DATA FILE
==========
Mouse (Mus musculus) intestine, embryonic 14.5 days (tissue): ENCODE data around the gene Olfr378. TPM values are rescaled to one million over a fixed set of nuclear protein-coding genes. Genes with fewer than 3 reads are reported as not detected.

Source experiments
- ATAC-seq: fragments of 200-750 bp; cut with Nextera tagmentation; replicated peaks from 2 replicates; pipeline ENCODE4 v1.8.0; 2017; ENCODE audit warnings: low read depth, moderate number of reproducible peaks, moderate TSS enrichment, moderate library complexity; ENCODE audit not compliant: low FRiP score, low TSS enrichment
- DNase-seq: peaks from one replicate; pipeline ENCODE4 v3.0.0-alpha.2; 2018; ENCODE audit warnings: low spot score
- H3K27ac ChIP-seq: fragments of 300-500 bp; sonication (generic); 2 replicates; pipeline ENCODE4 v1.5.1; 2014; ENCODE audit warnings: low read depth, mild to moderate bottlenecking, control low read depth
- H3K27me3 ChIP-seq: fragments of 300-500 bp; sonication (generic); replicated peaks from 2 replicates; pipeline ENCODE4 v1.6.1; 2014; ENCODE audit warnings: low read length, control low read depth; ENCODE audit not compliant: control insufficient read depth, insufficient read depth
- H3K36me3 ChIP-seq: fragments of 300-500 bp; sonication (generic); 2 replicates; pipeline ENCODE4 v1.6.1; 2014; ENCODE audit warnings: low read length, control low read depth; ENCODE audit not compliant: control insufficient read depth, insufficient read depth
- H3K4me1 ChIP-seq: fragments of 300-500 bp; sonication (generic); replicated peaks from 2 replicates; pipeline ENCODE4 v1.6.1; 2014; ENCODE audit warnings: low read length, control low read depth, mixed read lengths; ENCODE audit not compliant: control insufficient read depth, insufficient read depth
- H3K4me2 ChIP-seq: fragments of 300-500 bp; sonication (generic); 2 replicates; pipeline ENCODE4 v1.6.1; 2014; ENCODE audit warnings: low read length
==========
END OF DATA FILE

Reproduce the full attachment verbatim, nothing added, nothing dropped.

Mouse (Mus musculus) intestine, embryonic 14.5 days (tissue): ENCODE data around the gene Olfr378. TPM values are rescaled to one million over a fixed set of nuclear protein-coding genes. Genes with fewer than 3 reads are reported as not detected.

Source experiments
- ATAC-seq: fragments of 200-750 bp; cut with Nextera tagmentation; replicated peaks from 2 replicates; pipeline ENCODE4 v1.8.0; 2017; ENCODE audit warnings: low read depth, moderate number of reproducible peaks, moderate TSS enrichment, moderate library complexity; ENCODE audit not compliant: low FRiP score, low TSS enrichment
- DNase-seq: peaks from one replicate; pipeline ENCODE4 v3.0.0-alpha.2; 2018; ENCODE audit warnings: low spot score
- H3K27ac ChIP-seq: fragments of 300-500 bp; sonication (generic); 2 replicates; pipeline ENCODE4 v1.5.1; 2014; ENCODE audit warnings: low read depth, mild to moderate bottlenecking, control low read depth
- H3K27me3 ChIP-seq: fragments of 300-500 bp; sonication (generic); replicated peaks from 2 replicates; pipeline ENCODE4 v1.6.1; 2014; ENCODE audit warnings: low read length, control low read depth; ENCODE audit not compliant: control insufficient read depth, insufficient read depth
- H3K36me3 ChIP-seq: fragments of 300-500 bp; sonication (generic); 2 replicates; pipeline ENCODE4 v1.6.1; 2014; ENCODE audit warnings: low read length, control low read depth; ENCODE audit not compliant: control insufficient read depth, insufficient read depth
- H3K4me1 ChIP-seq: fragments of 300-500 bp; sonication (generic); replicated peaks from 2 replicates; pipeline ENCODE4 v1.6.1; 2014; ENCODE audit warnings: low read length, control low read depth, mixed read lengths; ENCODE audit not compliant: control insufficient read depth, insufficient read depth
- H3K4me2 ChIP-seq: fragments of 300-500 bp; sonication (generic); 2 replicates; pipeline ENCODE4 v1.6.1; 2014; ENCODE audit warnings: low read length